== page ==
Probationary period is legally 6 months, although this may vary amongst the higher salary jobs. This means that an employer doesn’t need a reason to terminate employment during this period, while the employee can do the same without working any notice period.
Tax rates are between 15% and 35% depending on your annual gross income although the majority of people fall under the 15% – 25% bracket. To check how much one will be paying in Tax and Social Security Contribution, kindly visit www.checkmysalary.mt/
Healthcare in Malta is free and highly accessible. This may vary depending on one’s current employment/residence status. Malta regularly tops lists of the best healthcare systems and is one of the Most trusted systems in the World. Having said that, there are a number of smaller, specialised private hospitals and most people living in Malta make use of private clinics for routine check-ups, dentistry, ophthalmology, dermatology and physiotherapy despite being provided free of charge by the government. Many ex-pats living here, especially in leading industries, have private health insurance as part of their pay packages although one can get private medical insurance for a reasonable yearly fee.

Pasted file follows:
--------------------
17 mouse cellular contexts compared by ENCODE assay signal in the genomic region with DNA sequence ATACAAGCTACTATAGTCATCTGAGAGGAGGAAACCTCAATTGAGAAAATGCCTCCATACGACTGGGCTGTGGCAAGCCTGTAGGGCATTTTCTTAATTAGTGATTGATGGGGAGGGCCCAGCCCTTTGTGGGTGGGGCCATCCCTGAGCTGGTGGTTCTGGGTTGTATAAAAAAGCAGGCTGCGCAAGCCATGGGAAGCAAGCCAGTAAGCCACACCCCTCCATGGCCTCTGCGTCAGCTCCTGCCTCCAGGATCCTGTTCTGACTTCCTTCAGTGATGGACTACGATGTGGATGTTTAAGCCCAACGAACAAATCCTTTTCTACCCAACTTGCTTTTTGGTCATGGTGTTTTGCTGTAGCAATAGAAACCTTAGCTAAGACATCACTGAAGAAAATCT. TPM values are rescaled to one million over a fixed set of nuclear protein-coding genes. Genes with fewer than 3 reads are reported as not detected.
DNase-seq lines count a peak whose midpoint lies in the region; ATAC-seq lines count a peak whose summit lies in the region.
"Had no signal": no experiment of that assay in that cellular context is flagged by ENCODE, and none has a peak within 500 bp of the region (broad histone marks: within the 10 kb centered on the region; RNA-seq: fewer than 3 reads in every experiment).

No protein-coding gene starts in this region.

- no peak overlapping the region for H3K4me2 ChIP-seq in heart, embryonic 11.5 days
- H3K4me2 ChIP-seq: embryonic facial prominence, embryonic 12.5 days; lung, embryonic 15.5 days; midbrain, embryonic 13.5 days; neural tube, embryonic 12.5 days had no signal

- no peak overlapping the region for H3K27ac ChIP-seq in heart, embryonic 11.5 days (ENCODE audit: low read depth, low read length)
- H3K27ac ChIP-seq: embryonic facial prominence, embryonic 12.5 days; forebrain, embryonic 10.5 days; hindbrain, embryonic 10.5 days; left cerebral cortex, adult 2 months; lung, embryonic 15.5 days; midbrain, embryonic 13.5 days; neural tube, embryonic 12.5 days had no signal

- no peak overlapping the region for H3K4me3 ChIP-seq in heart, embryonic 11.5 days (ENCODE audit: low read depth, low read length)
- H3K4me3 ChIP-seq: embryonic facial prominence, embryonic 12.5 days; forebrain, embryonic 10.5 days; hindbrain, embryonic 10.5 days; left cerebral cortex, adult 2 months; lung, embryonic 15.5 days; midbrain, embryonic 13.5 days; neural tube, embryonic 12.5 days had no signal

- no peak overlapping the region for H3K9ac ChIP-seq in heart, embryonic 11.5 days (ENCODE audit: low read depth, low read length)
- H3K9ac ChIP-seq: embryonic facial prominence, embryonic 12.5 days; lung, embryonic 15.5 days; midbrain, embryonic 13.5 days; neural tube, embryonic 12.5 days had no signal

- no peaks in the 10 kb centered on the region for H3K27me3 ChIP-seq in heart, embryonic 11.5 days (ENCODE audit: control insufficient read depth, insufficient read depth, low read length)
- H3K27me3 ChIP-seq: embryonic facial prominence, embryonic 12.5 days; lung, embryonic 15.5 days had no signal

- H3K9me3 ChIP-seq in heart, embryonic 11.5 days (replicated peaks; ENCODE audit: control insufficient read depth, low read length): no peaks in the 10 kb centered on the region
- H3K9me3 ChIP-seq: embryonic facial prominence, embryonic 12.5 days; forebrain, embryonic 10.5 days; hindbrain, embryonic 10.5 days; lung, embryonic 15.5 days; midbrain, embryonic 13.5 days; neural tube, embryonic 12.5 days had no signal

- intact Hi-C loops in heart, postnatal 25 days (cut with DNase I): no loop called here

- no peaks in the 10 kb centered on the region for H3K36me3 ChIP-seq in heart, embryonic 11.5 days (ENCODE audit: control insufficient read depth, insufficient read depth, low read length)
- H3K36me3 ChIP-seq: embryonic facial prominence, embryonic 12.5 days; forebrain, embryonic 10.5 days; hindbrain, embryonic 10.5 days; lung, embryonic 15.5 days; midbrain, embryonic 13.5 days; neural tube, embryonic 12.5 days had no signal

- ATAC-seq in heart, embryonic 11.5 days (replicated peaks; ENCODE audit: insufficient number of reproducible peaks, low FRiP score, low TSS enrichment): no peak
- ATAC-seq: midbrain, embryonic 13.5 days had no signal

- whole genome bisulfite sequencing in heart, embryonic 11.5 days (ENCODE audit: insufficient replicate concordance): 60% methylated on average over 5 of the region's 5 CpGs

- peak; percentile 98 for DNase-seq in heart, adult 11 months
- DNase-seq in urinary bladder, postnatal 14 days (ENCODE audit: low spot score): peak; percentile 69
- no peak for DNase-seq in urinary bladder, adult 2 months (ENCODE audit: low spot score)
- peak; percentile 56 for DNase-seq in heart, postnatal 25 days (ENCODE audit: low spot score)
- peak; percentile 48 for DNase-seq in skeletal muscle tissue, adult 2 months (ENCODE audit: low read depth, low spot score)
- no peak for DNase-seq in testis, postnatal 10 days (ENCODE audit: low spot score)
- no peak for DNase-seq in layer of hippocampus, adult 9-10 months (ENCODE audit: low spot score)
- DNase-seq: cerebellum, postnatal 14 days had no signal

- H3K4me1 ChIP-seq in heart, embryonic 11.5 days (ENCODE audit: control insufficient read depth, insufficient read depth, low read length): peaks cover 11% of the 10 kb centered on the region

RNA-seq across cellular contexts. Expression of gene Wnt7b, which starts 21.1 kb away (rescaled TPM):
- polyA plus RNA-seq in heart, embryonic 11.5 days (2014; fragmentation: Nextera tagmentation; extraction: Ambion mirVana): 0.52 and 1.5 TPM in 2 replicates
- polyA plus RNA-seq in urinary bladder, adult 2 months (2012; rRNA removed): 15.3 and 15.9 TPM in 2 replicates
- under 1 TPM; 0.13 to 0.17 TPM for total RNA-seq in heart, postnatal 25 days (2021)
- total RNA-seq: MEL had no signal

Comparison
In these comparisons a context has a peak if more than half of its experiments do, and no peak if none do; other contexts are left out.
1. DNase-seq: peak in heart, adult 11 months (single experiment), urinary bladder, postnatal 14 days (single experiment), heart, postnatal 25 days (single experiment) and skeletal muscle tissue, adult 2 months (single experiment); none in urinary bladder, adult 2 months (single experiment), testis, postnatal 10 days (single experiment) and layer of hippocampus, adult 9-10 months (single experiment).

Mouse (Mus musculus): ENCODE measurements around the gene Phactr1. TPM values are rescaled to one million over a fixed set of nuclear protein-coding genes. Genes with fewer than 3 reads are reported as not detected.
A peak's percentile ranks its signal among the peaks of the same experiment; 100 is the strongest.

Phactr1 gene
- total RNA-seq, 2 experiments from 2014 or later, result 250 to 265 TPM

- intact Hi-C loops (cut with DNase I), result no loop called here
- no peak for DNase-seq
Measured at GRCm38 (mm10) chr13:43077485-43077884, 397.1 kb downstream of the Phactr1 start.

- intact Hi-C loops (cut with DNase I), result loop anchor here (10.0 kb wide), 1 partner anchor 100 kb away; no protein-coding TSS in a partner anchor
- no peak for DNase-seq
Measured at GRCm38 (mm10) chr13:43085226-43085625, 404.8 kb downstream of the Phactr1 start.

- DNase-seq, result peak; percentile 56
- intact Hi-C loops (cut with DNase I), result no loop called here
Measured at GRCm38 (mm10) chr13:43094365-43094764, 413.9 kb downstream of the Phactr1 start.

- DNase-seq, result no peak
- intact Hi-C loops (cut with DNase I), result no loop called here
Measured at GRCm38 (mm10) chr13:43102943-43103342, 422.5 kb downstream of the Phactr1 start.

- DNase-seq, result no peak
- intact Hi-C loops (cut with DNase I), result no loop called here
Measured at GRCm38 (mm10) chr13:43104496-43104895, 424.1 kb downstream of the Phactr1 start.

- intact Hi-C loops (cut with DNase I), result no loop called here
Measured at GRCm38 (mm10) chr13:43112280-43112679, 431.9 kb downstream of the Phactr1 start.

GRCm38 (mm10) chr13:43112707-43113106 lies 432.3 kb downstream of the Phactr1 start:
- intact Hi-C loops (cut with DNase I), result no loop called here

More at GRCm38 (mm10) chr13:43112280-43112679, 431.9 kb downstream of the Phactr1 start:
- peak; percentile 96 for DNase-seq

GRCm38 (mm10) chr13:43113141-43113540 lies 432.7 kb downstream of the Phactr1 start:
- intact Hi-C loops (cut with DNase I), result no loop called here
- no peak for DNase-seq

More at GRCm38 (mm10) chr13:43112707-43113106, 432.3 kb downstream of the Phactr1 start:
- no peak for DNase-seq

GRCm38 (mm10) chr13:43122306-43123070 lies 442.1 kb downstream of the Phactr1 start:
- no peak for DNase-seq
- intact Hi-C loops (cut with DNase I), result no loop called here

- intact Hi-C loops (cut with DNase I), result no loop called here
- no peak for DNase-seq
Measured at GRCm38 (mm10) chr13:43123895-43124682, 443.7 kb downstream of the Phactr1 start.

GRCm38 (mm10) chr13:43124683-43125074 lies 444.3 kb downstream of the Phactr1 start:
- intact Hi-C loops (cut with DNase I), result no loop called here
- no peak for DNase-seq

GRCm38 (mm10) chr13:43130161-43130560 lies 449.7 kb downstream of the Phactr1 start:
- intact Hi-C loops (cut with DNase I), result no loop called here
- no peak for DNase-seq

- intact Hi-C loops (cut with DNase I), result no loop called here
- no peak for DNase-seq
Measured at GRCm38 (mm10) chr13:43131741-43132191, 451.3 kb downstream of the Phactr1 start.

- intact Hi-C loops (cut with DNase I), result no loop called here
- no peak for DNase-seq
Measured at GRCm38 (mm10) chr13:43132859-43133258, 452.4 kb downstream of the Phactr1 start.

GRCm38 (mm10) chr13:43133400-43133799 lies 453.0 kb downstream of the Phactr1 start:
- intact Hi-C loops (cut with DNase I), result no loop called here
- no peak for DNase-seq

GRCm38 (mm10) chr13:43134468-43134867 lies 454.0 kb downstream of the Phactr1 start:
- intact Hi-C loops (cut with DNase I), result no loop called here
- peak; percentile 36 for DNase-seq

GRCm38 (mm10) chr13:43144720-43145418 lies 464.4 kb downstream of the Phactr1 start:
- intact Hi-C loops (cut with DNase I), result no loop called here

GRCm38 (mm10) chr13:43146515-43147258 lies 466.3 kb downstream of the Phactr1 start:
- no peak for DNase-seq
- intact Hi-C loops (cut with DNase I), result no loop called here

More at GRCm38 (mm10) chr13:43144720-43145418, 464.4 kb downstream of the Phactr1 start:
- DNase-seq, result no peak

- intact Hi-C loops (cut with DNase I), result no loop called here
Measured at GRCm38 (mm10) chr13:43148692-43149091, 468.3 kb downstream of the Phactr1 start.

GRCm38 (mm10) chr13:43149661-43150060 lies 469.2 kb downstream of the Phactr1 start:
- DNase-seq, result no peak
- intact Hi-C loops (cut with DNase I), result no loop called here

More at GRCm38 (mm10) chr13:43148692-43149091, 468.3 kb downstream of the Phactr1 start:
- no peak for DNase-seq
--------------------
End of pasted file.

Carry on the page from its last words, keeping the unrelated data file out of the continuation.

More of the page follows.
Education in Malta is compulsory from ages 5 up to 16 and is provided for free by the government. Apart from state schools, there are a number of church and independent schools available on the island. Tertiary education is also available and provided for free (subject to criteria being met for foreigners) at University of Malta and MCAST. There are also a number of private tertiary educational institutes and colleges which are accredited and affiliated with leading British, US and European universities and educational institutes.
One can see how Malta holds up against other countries over here – www.versus.com/en/malta
Sources and further reading
The process of moving to a new country can be daunting. You have found a job in Malta or started the process of securing one but what’s next?
Malta is a top destination for ex-pats given its 300 days of sun, easy-going lifestyle, stable economy and various leisure and cultural activities for your free time. There are a number of things that one needs to take care of before relocating to Malta.